But the true specialty at La Ciccia is its wine. Conti's family has vineyards in Sardinia, and for four years he served as sommelier at the prestigious Acquerello on Sacramento Street. For his own restaurant he has tried to shape the 70-bottle wine list to present a variety of lesser-known labels, many from his private cellar. At an open house in April, customers' eyes were twinkling after trying the red Nuragus di Cagliari "Selegas" Argiolas and the white Vermentino di Sardegna "Costamolino" Argiolas. Both wines are $7 per glass, or $27 per bottle.
"Please," says Degan, "tell people to come in, even if it's just to have a glass of wine." She points to the freshly remodeled bar area, where there is room for four or five people to sit down and enjoy the Wine Flight of the Week: a tasting menu of two, three, or four different wines ($6, $9, or $12). You can sip all you like: The J-Church is right outside the door to carry you home.
La Ciccia is open seven nights a week for dinner only, from 5:30 to 10 p.m.
IN OTHER NEW BUSINESS
In addition to restaurants sprouting up on 24th and Church streets (for extra tidbits, see Rumors, page 55), there have been several other changes in the village of Noe Valley this past month. Voice writer Laura McHale Holland tells us about two--one involving a hair and skin care salon and the other a center for "Reiki" energy.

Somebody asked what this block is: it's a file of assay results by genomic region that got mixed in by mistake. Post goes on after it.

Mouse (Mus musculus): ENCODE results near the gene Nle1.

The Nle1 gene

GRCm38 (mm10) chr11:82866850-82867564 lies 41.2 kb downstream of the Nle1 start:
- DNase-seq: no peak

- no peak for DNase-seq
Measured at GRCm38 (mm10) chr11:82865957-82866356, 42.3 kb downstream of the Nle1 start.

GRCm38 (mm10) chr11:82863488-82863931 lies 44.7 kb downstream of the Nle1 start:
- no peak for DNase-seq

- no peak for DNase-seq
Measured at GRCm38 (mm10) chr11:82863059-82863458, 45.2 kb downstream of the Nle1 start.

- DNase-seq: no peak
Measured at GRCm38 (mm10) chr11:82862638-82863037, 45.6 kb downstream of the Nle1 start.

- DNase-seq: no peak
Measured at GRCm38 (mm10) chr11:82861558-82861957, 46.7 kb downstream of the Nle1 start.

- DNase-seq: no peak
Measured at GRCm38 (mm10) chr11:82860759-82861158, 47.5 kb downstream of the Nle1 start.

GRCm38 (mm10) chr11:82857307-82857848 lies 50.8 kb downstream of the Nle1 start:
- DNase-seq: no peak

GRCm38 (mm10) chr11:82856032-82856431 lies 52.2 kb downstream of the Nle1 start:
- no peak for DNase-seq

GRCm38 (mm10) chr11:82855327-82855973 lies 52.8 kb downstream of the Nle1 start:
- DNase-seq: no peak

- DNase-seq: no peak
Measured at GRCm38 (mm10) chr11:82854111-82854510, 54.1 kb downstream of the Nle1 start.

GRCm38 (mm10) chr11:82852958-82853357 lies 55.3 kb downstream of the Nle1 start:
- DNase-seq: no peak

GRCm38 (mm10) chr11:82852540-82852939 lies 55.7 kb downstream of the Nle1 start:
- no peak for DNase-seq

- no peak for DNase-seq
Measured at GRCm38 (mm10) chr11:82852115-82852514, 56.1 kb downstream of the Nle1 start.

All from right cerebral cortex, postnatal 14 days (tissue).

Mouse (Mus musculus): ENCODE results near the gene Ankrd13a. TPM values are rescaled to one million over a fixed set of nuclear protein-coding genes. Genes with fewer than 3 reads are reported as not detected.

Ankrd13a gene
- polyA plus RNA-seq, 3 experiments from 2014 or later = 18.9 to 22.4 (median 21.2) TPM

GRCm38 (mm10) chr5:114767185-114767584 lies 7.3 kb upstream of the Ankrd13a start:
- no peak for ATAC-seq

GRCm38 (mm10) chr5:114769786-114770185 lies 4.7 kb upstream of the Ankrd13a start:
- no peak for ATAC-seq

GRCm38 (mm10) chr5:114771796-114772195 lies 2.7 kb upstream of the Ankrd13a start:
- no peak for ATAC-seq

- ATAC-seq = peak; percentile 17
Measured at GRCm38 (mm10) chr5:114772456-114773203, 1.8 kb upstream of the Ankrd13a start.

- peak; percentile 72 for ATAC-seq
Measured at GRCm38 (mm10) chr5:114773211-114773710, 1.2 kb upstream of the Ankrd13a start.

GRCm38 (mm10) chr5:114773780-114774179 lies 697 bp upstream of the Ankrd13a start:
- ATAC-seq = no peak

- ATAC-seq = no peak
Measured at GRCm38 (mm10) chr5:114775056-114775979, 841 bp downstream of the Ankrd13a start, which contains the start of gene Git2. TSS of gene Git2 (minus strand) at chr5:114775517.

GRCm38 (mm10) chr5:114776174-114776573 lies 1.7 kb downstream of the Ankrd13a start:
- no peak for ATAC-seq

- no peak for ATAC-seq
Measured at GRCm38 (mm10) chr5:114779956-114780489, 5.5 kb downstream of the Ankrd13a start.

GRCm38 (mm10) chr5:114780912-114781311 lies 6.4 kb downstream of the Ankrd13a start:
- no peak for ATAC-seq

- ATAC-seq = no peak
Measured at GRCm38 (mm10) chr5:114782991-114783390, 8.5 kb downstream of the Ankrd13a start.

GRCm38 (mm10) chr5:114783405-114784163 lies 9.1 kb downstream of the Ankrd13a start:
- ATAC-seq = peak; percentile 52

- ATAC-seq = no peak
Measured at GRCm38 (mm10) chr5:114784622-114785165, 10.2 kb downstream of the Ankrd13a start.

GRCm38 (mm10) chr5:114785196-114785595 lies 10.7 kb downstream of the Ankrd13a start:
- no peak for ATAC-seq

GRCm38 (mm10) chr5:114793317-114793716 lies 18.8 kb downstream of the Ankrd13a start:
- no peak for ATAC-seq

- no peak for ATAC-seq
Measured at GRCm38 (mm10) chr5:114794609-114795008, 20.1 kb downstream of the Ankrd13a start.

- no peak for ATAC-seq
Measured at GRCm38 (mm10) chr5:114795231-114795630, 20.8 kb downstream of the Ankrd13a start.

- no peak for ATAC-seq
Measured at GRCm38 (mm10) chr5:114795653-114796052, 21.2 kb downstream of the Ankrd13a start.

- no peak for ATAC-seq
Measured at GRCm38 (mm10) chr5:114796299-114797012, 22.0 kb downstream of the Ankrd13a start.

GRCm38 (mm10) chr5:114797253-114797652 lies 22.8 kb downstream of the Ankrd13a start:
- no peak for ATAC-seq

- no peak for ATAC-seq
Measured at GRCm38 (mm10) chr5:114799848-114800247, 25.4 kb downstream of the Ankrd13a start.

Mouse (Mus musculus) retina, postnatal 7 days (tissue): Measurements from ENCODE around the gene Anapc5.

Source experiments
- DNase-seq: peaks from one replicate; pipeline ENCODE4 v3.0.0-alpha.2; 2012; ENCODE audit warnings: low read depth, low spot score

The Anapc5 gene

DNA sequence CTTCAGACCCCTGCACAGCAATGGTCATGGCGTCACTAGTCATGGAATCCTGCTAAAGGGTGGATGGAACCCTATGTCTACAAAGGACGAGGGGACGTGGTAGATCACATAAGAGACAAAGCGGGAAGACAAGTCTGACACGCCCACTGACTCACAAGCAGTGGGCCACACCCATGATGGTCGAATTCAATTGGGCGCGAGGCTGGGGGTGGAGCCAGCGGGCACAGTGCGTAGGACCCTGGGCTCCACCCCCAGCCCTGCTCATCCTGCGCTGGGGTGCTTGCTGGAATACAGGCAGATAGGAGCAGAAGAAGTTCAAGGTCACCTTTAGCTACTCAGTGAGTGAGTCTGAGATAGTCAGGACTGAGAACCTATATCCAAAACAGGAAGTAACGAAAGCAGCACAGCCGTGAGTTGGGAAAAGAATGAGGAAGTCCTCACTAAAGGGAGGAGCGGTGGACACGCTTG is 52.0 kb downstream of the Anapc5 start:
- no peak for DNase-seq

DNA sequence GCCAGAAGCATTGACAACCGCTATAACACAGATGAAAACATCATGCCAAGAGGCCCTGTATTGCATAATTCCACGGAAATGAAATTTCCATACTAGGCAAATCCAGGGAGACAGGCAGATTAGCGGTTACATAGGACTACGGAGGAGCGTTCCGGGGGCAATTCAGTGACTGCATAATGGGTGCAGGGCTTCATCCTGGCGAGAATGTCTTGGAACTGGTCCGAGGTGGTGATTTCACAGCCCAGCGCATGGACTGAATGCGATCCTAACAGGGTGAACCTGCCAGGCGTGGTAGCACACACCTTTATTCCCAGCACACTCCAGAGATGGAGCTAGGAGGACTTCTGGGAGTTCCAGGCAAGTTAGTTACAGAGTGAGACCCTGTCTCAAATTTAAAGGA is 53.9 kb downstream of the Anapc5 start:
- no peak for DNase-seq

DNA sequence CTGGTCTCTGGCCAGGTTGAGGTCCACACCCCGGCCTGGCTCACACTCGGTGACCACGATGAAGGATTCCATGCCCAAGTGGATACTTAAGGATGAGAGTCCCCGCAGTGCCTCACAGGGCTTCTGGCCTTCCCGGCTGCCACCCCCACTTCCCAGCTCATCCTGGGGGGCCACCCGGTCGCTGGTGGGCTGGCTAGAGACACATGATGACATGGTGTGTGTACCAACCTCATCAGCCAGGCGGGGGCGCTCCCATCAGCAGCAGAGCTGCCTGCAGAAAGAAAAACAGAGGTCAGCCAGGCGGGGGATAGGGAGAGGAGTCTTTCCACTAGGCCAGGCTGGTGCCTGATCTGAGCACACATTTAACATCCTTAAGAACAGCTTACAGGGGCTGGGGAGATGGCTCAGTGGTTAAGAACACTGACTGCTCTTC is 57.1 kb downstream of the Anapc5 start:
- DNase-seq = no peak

We're Envious of NVS
Nicole Tomoda-Adams and Carla Martino are walking tall these days, enjoying the successful transition from employees at the now defunct Bamboo Salon to owners of NVS Hair and Skin. (NVS, an aural play on the word "envious," stands for Noe Valley Salon.)
NVS opened its doors in February and occupies the same 810 Diamond Street storefront that once housed Bamboo, but it is a completely new entity. "We have a different look, different vibe, different name," Tomoda-Adams says. The new look is sleek with black tile floors, custom-made stations with slate accents, and detailed metalwork.
Tomoda-Adams and Martino worked together for about a year and a half before they joined forces. Tomoda-Adams focuses on hairstyling and Martino on skin care and Swedish massage.
"It's very exciting because the business is for you and your family, and the stability is really nice," Tomoda-Adams says. "You're going to have this job [hairstyling] as long as you want it."
Martino agrees. "There's nothing more satisfying than going home and knowing that you worked hard and you did it for yourself," she says.
So far, business has been very good. "Many of our clients will get a facial and massage and then get a cut and style," Tomoda-Adams notes. "It's very laid-back, and when clients leave, they feel pretty complete."
Martino loves the diversity of their clientele. "Noe Valley is a big mommie neighborhood, and sometimes we even get moms and grandmothers coming in together for packages," she notes. "Sometimes it's a group of friends or a wedding party."